Saturday, April 2, 2016

Can a Dress Shirt Be Racist?

In 2008, an entrepreneur named Seph Skerritt was frustrated with the way he shopped for clothes. Then a student at MIT’s Sloan School of Management, he chafed at the time wasted while trying on garments in stores. Often, he thought, you settled on an ill-fitting item just to get the drudgery over with.

While on an internship in Asia, Skerritt had encountered the effortless magic of having a tailor custom-fit your shirt. Why not improve on that concept, he wondered, with an online service that fitted your shirts by asking you questions, and then mailed you the garments?

He christened his company Proper Cloth. Naysayers told him that when customers input their measurements, they often made mistakes — the idea wouldn’t scale. But Skerritt thought that guessing, even if one’s guesses were occasionally off, was still preferable to the chaos and disappointment experienced in a physical store.

So he set about developing an algorithm that could customize your shirt without needing a tape measure. As a check against errors in customers’ reported measurements, he thought up a list of basic questions — height, weight, and so on — that could serve as indicators of shirt size. Then, using these questions, he made shirts for 30 guys who worked at the New York City tech incubator hosting his startup, called Dogpatch Labs.

When the volunteers tried on their shirts, Skerritt quickly saw what worked and what didn’t. Asking about waist size was insufficient, for example, because it gave no indication of the size of one’s midsection. So Skerritt added a question about how far one’s belly protruded. Other questions were too confusing, like one about how T-shirts fit around your chest and shoulders. Those queries were omitted.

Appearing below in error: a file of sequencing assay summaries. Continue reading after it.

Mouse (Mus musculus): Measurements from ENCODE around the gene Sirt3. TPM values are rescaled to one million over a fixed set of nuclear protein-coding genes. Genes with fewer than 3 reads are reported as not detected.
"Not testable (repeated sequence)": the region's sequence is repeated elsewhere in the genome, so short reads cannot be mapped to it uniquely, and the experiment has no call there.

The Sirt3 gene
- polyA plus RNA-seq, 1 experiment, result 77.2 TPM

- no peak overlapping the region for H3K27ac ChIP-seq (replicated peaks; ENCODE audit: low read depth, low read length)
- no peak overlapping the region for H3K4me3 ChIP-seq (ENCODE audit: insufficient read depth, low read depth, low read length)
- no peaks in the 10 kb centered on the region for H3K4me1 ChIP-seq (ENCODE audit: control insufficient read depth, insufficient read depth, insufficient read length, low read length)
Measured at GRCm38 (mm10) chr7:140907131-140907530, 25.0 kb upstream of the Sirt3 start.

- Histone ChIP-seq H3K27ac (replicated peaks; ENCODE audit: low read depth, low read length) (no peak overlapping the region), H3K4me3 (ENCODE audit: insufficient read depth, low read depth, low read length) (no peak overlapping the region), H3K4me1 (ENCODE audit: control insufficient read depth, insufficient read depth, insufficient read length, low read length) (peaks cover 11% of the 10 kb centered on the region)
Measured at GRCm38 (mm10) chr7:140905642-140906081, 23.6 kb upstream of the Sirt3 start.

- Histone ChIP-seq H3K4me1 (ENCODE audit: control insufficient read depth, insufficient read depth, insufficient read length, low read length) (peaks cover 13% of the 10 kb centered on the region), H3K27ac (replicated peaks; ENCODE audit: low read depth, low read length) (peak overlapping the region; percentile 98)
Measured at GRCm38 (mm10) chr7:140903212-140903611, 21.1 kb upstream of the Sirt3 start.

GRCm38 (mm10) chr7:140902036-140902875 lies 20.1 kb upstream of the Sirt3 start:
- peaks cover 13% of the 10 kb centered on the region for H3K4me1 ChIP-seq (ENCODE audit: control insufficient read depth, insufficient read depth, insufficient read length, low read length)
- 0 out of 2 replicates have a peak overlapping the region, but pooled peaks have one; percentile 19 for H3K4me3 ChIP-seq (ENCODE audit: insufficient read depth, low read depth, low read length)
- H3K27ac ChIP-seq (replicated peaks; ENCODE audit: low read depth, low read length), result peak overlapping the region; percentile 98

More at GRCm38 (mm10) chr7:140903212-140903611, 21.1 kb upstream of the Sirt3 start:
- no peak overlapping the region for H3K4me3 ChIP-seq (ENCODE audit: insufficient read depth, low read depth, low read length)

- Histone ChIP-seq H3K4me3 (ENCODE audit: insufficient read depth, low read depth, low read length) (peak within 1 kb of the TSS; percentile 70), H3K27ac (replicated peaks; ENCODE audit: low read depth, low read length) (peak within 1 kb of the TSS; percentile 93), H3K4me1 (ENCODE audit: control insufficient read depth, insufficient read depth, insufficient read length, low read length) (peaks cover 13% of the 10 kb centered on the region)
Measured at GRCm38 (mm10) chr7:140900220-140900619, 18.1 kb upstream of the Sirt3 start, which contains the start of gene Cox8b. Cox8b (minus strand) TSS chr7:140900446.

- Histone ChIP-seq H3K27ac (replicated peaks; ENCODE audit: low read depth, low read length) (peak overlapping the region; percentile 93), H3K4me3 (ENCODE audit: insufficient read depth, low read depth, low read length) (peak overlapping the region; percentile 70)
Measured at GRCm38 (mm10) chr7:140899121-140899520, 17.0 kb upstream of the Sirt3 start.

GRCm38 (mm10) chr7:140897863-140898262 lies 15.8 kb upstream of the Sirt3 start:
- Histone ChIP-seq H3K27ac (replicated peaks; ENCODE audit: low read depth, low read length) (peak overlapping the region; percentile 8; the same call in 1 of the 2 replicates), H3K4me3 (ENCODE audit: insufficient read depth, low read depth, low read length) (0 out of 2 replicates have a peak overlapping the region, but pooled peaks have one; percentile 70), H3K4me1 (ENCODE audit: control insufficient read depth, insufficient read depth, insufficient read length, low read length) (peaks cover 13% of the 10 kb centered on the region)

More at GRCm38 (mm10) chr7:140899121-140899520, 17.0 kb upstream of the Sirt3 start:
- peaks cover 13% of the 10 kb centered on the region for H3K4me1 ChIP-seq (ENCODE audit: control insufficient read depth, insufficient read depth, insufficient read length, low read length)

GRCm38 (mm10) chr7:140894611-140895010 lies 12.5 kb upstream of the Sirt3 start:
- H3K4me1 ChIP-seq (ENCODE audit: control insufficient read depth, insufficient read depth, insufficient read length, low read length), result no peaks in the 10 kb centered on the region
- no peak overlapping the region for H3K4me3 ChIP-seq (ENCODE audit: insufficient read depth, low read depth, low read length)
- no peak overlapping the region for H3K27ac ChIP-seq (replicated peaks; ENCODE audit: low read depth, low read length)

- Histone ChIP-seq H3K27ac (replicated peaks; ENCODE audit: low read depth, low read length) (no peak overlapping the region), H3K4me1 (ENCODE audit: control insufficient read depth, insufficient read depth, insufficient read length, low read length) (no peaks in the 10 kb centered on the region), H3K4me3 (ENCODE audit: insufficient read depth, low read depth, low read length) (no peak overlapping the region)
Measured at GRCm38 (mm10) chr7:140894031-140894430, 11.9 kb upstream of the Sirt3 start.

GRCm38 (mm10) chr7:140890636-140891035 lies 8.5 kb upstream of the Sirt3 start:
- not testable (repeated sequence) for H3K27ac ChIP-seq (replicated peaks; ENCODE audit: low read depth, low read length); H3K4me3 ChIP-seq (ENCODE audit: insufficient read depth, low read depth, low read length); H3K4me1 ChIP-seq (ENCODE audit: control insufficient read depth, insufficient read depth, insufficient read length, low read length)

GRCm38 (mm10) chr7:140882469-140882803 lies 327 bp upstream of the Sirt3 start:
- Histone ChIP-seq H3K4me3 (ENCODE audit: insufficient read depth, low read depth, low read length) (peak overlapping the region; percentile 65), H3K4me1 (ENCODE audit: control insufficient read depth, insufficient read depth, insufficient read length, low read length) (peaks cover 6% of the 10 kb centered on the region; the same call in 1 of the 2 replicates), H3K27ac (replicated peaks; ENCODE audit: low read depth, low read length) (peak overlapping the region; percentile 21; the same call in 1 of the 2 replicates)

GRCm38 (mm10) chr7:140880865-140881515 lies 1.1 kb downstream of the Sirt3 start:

He noticed an odd pattern. In that first batch of 30, the shirts fit best on testers who were Caucasians. They seemed to fit worse, in a predictable way, on people who weren’t Caucasian. All subjects of one ancestry — Asian, say — seemed to require the same general alterations. Skerritt noted the anomaly and added a question on what he called “ethnicity”: Asian, Black, Caucasian, Hispanic, or “I’m not sure.” The question, Skerritt says, has proven invaluable to sizing his customers’ shirts.

There’s no denying the satisfaction of a smartly tailored shirt. But with this one question, the once mundane world of dress shirts is now dabbling in a kind of racial profiling. Are we ready to dredge up centuries of racial strife, simply for a perfect fit?

I bet you have two warring opinions of this web site’s “ethnicity” question. One is that we humans have a long history of buying clothes without explicitly considering our ancestry, so this innovation sounds, if not racist, at least racially inappropriate. The other is that, well, maybe our body types do differ by race — and just accepting this reality frees us from having to wrestle with the Caucasian body proportions that dominate most clothing design.

So here’s my question: With the “ethnicity” question, is this entrepreneur courageously addressing the proposition that we’re different according to our ancestry, and propelling us toward a post-racial future? Or is he pretending to be scientific as a marketing gimmick, while actually enforcing false, outdated and possibly dangerous ideas about race?

Past attempts to target clothing to an ethnicity have sparked some controversy. In 2007, for example, Nike launched a line of sneakers decorated with colorful geometric patterns and arrowhead designs for Native Americans, called Air Native N7. Native Americans had wider fore-feet, Nike claimed, and thus needed wider shoes.

But from the moment he heard about the shoes, Alan Goodman, a biological anthropologist at Hampshire College in Amherst, Mass., suspected that Nike’s science was weak.

Nike says it measured 224 Native Americans’ feet around the country before concluding that Native feet were wider in the front. Who was measured, Goodman wonders, how old were they, and what was their condition? Native Americans have double the risk of diabetes compared to the national average. Was Nike really selling colorful, “native” sneakers for swollen diabetic feet? Or as one online commentator put it, “If this isn’t an example of corporate manipulation of race, I don’t know what is.” (I reached out to Nike for a response, but never heard back.)